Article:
Accounting for 37 percent of multilateral ODA in 2019, the UNDS continues to be the largest channel for multilateral ODA. However, it remains the channel with the biggest share of earmarked funding, which in turn forces it to face unpredictable funding patterns. In 2019 the UN received nearly $26 billion in funding, of which 70 percent was earmarked. This highly earmarked project-level funding model also poses a serious limitation to the viability and sustainability of the UNDS. If this model remains unchanged, the reform agenda could fall short, and there’s a real risk that the UN funds and programmes could be reduced to an implementing mechanism for large vertical funds, IFIs and bilateral aid programmes.

Rebuilding a robust case for quality funding

The principles and values of multilateralism must be reflected with a strong and predictable core funding, which remains the most effective and mandate-aligned form of investment. In the face of increased pressure on development funding, including ODA, it is critical to rebuild strong political arguments and constituencies around core and flexible funding. Even among those countries traditionally demonstrating strong support, there is increasing scrutiny about the value of multilateralism and core funding. It is important, therefore, to sharpen the political narrative that fully demonstrates the role core funding in enabling a strong multilateral system that can achieve results. Captivating new constituencies and broadening the core supporters base from state and non-state actors using advocacy, visibility and impact stories of core and flexible funding should play a part.  

Another reason that makes core funding a smart investment for partners is its ability to leverage additional funding from various sources. In 2020, every single core dollar spent on UNDP’s programmes leveraged 10 dollars in non-core funding. In response to the COVID-19 pandemic, UNDP Niger has re-prioritized $2.5million of core resources and is mobilizing an additional $2.5million for digital e-governance solutions, community engagement and post-COVID recovery in support of the national COVID-19 pandemic plan. Similarly, the early deployment of $1.5million in core funding enabled UNDP to crowd-in close to $92 million in earmarked funding to the Lake Chad Stabilization Facility from partners and support efforts to restore security and bring relief to communities affected by Boko Haram insurgency in Cameroon, Chad, Niger and Nigeria.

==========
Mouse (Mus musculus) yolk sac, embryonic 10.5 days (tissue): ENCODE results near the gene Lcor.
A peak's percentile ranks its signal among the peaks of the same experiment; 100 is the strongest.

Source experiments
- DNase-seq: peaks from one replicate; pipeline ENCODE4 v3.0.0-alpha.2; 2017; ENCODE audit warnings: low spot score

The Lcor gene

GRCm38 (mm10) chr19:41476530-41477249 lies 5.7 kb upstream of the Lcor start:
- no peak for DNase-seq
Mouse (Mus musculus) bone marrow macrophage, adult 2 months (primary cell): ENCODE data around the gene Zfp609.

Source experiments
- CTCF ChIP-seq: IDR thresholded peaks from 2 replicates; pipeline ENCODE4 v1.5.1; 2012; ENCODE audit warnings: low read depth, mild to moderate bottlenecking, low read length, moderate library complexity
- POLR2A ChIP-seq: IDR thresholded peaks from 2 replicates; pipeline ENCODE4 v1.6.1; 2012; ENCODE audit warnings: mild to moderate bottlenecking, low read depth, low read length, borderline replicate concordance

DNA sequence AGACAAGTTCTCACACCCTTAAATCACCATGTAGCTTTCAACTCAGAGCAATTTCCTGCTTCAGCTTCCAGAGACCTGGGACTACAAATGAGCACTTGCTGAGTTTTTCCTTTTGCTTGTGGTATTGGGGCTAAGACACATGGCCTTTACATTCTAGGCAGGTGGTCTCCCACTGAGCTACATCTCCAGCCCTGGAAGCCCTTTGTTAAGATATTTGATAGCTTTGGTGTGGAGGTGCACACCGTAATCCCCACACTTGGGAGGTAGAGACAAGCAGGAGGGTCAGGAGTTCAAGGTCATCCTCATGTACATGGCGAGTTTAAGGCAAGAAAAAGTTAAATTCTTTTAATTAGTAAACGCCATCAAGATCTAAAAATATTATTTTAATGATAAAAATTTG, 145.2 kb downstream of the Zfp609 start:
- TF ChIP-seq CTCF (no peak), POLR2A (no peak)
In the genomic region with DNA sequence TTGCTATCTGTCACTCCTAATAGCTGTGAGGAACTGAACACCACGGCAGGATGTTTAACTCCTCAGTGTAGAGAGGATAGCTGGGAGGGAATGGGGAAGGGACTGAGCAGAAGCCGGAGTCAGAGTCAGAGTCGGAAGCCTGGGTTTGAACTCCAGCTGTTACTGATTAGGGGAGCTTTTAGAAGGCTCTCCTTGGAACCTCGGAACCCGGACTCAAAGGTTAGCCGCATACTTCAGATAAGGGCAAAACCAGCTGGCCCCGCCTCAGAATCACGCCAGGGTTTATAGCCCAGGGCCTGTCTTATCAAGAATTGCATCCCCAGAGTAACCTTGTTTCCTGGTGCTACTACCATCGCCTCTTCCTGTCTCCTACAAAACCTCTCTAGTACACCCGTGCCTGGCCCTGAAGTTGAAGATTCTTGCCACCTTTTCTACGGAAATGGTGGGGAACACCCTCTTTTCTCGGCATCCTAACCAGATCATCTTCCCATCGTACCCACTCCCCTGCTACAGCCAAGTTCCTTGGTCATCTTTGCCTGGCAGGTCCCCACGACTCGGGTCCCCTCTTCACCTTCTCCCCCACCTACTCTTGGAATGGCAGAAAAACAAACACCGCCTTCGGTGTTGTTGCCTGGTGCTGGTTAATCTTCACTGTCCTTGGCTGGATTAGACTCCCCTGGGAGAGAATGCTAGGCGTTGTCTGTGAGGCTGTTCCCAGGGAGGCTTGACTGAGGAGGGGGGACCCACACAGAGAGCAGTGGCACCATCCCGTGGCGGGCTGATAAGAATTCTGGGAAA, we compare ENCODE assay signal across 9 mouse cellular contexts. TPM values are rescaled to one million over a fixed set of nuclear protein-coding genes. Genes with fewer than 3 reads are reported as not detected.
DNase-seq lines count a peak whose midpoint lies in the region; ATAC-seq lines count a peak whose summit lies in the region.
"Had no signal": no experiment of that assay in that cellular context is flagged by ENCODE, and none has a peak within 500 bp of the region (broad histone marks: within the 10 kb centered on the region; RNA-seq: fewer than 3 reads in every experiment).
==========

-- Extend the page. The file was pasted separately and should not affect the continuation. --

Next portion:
Considering the prevailing trend in earmarking of contributions to specific projects and the declining share of core contributions, it will be critical to reconcile the need for scale that earmarked funding brings with the risk that such funding trend poses on strategic focus, operational agility and institutional independence of the UNDS. Without adequate and predictable core funding, it will be difficult to maintain high quality standards and operational excellence that are key to attract and implement earmarked resources.

Although the voluntary nature of the Funding Compact commitments enabled some positive changes, it has not necessarily ensured reciprocity between the UNDS fulfilling their commitment and positive change in the funding practice of Member States. There remains work to be done to deepen the reform gains at the system and country-team levels, while also incentivizing Member States to reciprocate the progress achieved by the UNDS.

Furthermore, there is a need for a renewed effort to rally Member States, UNDS, partners and supporters to build a collective force to further enhance the visibility and relevance of the system’s results and impact. The UNDS should solidify joint and common positions, advocacy and communications strategies to showcase to external partners the true return on their investment in the difference it is making in the lives of people and countries its serves.